The quality of ITE that I received from London Metropolitan University is the single biggest reason why I am still teaching, and still enjoying it, over 14 years later.
This training allowed me to progress professionally while continually engaging confidently with pedagogy. Most importantly, however, is that it taught me how to face the challenges of today’s school settings with regards to both students and staff.
The ITE was a wholly collaborative environment where everyone around me had the time, space, and energy to focus on learning, understanding, and putting into practice the latest in education theory. As a newcomer to the classroom, having this level of academic understanding beforehand (on subjects including diversity, inclusion, young adult psychology, behaviour management, social and emotional aspects of learning, EAL, differentiation, and creativity in the classroom), before setting foot inside a classroom, was invaluable. I’m not sure I would have survived without it.
Pedagogy was enjoyed. I was able to see its value as a tool for improving my teaching practice and for keeping up with the ever-shifting demands of the modern school environment. My love of lifelong learning flourished during the ITE and led me to complete a master’s degree in education shortly after receiving my bachelor’s degree. I am now pursuing a doctorate in education. Further, I now also mentor and coach other teachers, regarding their teaching practice or post-graduate studies, which enables me to share the lessons I learnt from my ITE even further.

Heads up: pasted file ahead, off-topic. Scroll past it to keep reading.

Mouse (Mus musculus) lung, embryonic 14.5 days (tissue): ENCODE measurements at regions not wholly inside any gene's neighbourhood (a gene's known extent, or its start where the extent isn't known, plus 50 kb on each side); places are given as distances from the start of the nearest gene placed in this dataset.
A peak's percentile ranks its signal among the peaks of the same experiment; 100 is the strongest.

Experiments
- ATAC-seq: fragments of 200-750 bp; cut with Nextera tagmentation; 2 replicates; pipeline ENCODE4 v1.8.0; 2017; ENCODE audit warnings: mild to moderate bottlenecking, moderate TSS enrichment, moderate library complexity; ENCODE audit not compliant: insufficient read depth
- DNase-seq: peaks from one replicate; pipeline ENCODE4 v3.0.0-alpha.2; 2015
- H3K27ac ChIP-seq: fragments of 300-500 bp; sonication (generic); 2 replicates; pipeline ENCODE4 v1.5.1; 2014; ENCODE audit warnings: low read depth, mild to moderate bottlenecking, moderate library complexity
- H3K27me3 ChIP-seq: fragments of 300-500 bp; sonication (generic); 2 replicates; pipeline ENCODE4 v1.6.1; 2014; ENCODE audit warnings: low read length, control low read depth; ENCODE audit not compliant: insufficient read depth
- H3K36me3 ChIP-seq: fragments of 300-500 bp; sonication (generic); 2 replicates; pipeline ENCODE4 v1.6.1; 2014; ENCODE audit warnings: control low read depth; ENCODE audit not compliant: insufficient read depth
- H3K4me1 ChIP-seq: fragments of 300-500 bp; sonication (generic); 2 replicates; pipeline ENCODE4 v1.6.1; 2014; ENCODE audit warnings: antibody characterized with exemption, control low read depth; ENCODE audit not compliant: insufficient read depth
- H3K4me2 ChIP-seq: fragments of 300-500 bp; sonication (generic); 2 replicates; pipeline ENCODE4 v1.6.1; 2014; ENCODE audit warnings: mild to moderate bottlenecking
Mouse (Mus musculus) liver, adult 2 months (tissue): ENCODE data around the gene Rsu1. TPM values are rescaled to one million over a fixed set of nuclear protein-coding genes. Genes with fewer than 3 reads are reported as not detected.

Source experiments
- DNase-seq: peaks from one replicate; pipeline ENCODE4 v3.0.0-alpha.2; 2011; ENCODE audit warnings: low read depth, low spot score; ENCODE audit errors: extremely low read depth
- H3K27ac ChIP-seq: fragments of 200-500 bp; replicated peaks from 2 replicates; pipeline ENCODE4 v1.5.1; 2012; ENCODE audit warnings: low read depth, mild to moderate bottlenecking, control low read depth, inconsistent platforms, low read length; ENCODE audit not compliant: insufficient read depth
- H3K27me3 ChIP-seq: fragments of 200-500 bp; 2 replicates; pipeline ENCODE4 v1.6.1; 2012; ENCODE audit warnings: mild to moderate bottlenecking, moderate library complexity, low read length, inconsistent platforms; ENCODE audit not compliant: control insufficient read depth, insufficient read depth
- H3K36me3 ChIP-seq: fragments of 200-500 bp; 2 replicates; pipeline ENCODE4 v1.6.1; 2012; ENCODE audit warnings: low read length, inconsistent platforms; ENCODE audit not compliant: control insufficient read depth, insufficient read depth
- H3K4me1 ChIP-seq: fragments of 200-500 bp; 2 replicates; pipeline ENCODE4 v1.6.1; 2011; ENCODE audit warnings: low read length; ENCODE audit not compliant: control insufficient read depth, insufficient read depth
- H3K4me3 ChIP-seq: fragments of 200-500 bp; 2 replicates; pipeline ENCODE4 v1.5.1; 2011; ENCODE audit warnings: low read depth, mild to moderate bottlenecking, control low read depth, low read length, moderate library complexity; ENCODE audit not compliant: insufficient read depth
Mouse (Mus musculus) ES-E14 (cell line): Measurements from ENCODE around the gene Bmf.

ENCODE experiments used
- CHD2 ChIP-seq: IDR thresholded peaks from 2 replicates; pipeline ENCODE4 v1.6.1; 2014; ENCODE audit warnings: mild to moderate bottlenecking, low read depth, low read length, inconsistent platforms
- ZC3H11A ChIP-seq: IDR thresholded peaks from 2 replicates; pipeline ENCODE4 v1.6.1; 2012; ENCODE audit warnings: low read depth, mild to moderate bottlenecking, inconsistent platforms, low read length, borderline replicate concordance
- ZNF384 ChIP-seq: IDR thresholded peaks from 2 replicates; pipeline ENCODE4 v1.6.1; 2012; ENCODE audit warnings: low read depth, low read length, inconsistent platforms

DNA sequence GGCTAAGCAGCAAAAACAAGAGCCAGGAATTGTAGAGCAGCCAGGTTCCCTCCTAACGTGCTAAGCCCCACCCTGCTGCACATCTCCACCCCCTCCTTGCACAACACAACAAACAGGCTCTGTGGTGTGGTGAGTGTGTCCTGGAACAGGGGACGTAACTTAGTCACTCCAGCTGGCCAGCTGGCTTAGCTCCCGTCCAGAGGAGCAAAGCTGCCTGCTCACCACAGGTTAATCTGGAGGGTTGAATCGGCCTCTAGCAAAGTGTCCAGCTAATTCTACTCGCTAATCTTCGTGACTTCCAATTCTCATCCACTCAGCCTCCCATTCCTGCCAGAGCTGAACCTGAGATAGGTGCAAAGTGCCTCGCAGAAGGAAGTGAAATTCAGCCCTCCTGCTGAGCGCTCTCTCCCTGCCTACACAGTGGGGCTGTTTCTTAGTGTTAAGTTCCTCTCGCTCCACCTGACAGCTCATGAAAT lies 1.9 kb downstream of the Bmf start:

It gave me the confidence to enter a school environment and immediately have a positive impact on the education of the students. While the learning curve for teachers never ends, the ITE meant I was able to make the inevitable mistakes, understand my misconceptions, and gain a more scientific approach to teaching practice without the potential to jeopardise the education of hundreds of students. I was able to gain a vast amount of knowledge and experience before being thrust into the hectic, and oftentimes emotionally and physically draining “real world” of teaching.
The ITE was a strong foundation without which I would not have thrived in those first tentative years of my career. It led me to becoming a head of department and is a foundation I still rely on and cherish today.
Overall, my love of teaching and my emphatic belief in its power to improve society and the wider world was handed down to me by my ITE tutor. Going in, I was aware of the positive effect that a good, reliable, and well-educated classroom teacher could have on a student’s education. My experience showed me the positive effect that a good ITE tutor, in the right environment, could potentially have on the education of hundreds of thousands of students.
As my story shows, ITE must be university based. It is the best way of building strong foundations in new teachers at a time when they need it most. It is the best way of instilling confidence, understanding, and professionalism before being faced with the challenges and pressures of a real-life workplace. Each young person’s education is an incredibly precious thing. It deserves the time, resources, and respect that a university-based program commands.